More than 3,500 hit the roads of Santa Rosa for the first Levi Leipheimer Gran Fondo
By Neal Rogers
It wasn’t a race. There was no prize money or podium ceremony. But crossing the finish line first Saturday at Levi Leipheimer’s inaugural King’s Ridge Gran Fondo, presented by Road ID, was a victory of sorts for Scott Nydam.
On a sunny, if breezy, October day in Santa Rosa, California, the Team BMC rider who lives in the area was the first to finish the 103-mile Gran Fondo, one of three distances covered by more than 3,500 participants.
The performance was the closest thing resembling professional racing since May for Nydam, a friend and training partner of Leipheimer’s, who suffered a head injury in a nasty spill at the SRAM Tour of the Gila. The crash was the second head injury for Nydam in 2009, following a crash at the Amgen Tour of California in February, and he was been kept from racing on doctor’s orders since.
Nydam rode the entire distance at the front, which eventually whittled down to a group of four men — two professional road racers, Nydam and Bissell’s Paul Mach, and two professional mountain bike racers, Max Plaxton (Sho-Air-Specialized) and Kris Sneddon (Kona).
Sneddon was first to drop off the group, and after Plaxton suffered a slow-leaking tire, only Mach and Nydam remained.
Nydam said he and Mach, who is preparing for the October 11-17 Herald Sun Tour in Australia, had different agendas. While the Bissell rider was content to put in a hard training day by taking long pulls in the wind, Nydam was happy to be in a simulated race situation, and to feel close to his former self.
With all riders forbidden to sprint in the final meters due to speedbumps on the road, the separation between the front two riders came in the final kilometer when Nydam got the jump out of an officer-controlled traffic light. He cruised across the finish line alone, with a time of four hours and 48 minutes, a time, Leipheimer said was 25 minutes faster than his Astana team had ridden it at a pre-season training camp in late-January.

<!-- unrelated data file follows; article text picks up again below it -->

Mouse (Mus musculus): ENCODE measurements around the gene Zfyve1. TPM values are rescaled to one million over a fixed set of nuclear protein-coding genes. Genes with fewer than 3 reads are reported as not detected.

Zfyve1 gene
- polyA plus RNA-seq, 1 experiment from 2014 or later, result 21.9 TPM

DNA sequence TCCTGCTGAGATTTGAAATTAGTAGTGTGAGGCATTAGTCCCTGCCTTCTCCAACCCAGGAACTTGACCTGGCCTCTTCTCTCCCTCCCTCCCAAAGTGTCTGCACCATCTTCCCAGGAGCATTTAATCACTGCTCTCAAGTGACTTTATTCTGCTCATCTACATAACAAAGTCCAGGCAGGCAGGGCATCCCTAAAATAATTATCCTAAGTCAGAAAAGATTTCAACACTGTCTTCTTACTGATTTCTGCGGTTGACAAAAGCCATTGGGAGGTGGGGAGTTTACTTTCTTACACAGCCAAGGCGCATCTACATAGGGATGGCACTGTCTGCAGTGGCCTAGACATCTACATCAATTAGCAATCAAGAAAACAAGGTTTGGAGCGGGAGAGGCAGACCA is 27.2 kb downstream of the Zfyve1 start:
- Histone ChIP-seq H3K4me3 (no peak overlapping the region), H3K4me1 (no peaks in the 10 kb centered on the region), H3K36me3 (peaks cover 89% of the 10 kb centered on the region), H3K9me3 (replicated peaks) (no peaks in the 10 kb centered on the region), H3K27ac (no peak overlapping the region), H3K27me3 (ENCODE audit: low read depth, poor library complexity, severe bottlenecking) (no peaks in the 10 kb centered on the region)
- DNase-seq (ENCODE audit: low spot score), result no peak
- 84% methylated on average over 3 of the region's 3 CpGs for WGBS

Other notable names from the professional racing circuit who participated included Garmin-Slipstream’s Lucas Euser, Bissell’s Burke Swindlehurst and retired pro-turned-director Eric Wohlberg, Webcor’s Kathryn Curi Mattis and husband James Mattis of the amateur Cal Giant Berry Farms team, former U.S. Postal Service rider Dylan Casey, retired pro-turned-LiveStrong team director Axel Merckx and off-road stars Mark Weir and Brian Lopes.
Asked if it “winning” a non-competitive event peppered with current and retired pro riders was an objective of his, Nydam laughed, “It wasn’t an objective of mine, but it was an objective of Levi’s. I think he wanted to keep it in the family, so to speak.”
At Gila, Nydam hit the deck and suffered a right frontal lobe contusion. He’s since been focused on recovering combined with light training, though he has been forbidden from racing due to the consequences of another blow to the skull. And though he shows no outward affects of the injury, a recent seven-hour neurological evaluation revealed Nydam still suffers symptoms of slight cognitive damage.
Asked if he feels that he’s back to 100 percent following his head trauma, Nydam answered, “physiologically, yes, but there are still some symptoms. But in some ways I feel better than 100 percent. I don’t take anything for granted now, and I’m paying a lot more attention than I used to.”